As the anniversaries come and go, and the number of veterans dwindles each year, many could be forgiven for thinking that attitudes toward the Second World War will soon go in a similar direction to those toward the First – its impact waning with the passing of time. With this in mind, amateur photographer Nick Stone’s current project – titled Blitz Ghosts – is as timely as it is remarkable.
Layering documentary photographs from the period onto contemporary ones, and painstakingly matching up the buildings depicted in each, Nick creates windows into life in World War II. Interspersed with our fashions and technologies are firefighters tackling bomb damage, collapsed homes and sandbags placed up against civic buildings. The contemporary touch gives an additional dimension of realism. Most of us have seen photographs of war damage around the United Kingdom, but as the decades pass, their immediacy fades. Nick’s work maintains the space and minimises the distance in time. His time-consuming efforts are disguised by the sheer simplicity of the concept.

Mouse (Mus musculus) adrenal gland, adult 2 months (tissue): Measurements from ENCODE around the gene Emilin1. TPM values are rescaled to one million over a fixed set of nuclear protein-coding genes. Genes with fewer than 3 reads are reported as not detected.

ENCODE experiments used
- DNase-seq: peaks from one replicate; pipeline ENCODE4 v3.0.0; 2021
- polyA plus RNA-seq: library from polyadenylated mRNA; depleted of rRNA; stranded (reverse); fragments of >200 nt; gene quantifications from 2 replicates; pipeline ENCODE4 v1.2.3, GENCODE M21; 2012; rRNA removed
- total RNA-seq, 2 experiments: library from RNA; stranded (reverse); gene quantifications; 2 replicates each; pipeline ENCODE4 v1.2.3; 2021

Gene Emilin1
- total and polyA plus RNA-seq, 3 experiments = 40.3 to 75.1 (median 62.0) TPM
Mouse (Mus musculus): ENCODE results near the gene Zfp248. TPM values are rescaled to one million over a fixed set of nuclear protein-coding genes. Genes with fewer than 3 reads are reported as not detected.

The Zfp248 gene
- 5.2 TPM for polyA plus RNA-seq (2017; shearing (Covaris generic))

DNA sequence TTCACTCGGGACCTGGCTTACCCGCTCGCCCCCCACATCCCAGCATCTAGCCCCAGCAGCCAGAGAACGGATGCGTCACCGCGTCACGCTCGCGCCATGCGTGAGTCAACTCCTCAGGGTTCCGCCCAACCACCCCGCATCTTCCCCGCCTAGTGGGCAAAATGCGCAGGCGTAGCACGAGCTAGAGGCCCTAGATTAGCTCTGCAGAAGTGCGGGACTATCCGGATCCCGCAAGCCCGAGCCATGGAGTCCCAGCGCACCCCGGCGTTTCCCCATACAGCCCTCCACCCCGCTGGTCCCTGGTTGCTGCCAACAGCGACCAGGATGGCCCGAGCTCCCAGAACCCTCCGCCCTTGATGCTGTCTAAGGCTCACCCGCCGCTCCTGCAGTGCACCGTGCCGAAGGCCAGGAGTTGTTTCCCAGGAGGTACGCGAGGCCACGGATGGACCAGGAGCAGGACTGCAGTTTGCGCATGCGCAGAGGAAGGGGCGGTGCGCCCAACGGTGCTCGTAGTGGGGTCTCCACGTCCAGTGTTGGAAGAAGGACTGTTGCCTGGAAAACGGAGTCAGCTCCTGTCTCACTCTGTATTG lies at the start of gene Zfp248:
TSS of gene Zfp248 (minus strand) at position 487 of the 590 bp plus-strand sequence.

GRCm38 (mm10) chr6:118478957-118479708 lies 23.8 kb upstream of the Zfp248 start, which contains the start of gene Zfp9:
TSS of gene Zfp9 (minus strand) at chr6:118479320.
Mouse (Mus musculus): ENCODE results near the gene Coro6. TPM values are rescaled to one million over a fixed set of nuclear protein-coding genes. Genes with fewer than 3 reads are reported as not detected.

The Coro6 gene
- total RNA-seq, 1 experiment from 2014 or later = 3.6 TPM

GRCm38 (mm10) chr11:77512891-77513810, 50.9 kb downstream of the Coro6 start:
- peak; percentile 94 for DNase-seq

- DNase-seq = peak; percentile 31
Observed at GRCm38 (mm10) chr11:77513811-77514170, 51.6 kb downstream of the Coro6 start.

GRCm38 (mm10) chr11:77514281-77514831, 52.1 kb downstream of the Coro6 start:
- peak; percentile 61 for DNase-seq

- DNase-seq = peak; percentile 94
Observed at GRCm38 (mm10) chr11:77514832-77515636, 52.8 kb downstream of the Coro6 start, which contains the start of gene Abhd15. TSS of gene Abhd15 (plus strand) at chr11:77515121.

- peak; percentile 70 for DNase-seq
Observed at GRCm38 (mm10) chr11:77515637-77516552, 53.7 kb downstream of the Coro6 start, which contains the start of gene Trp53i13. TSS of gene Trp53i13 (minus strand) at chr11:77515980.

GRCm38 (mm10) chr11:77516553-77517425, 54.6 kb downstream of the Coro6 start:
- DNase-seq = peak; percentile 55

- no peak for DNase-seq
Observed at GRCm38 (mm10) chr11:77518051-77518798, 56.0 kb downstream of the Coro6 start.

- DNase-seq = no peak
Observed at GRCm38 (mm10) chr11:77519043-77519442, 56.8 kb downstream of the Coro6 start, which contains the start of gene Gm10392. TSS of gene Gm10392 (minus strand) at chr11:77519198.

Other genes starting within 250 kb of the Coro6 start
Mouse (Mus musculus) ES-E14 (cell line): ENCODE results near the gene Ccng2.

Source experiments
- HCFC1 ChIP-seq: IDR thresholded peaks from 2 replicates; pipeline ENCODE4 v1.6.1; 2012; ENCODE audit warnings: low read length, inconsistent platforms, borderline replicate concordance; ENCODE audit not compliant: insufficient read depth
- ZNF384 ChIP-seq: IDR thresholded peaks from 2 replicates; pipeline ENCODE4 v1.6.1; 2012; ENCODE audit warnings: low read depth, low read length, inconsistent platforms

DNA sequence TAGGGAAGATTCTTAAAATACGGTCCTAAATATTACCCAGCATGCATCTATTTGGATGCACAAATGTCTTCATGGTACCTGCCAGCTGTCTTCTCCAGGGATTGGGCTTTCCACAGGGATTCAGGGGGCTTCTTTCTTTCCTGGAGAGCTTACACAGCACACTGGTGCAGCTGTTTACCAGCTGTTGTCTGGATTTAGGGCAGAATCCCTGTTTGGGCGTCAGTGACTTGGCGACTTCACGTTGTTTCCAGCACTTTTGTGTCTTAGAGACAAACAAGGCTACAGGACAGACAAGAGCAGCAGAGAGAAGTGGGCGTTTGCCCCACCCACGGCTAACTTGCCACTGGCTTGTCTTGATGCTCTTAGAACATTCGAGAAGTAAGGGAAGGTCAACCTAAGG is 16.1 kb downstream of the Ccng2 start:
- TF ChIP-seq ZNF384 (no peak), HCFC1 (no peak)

Captivating stuff. He currently focuses exclusively on his local area, Norwich, in part for convenience, but also because of the wealth of excellent photographs from the amateur and professional photographers of the 1940s. The local newspaper company, Archant, are proving to be helpful too, allowing access to their archives. There is also a slight – very slight – sense of resentment about the common focus on London in documenting war damage. It wasn’t just St. Paul’s Cathedral, in other words.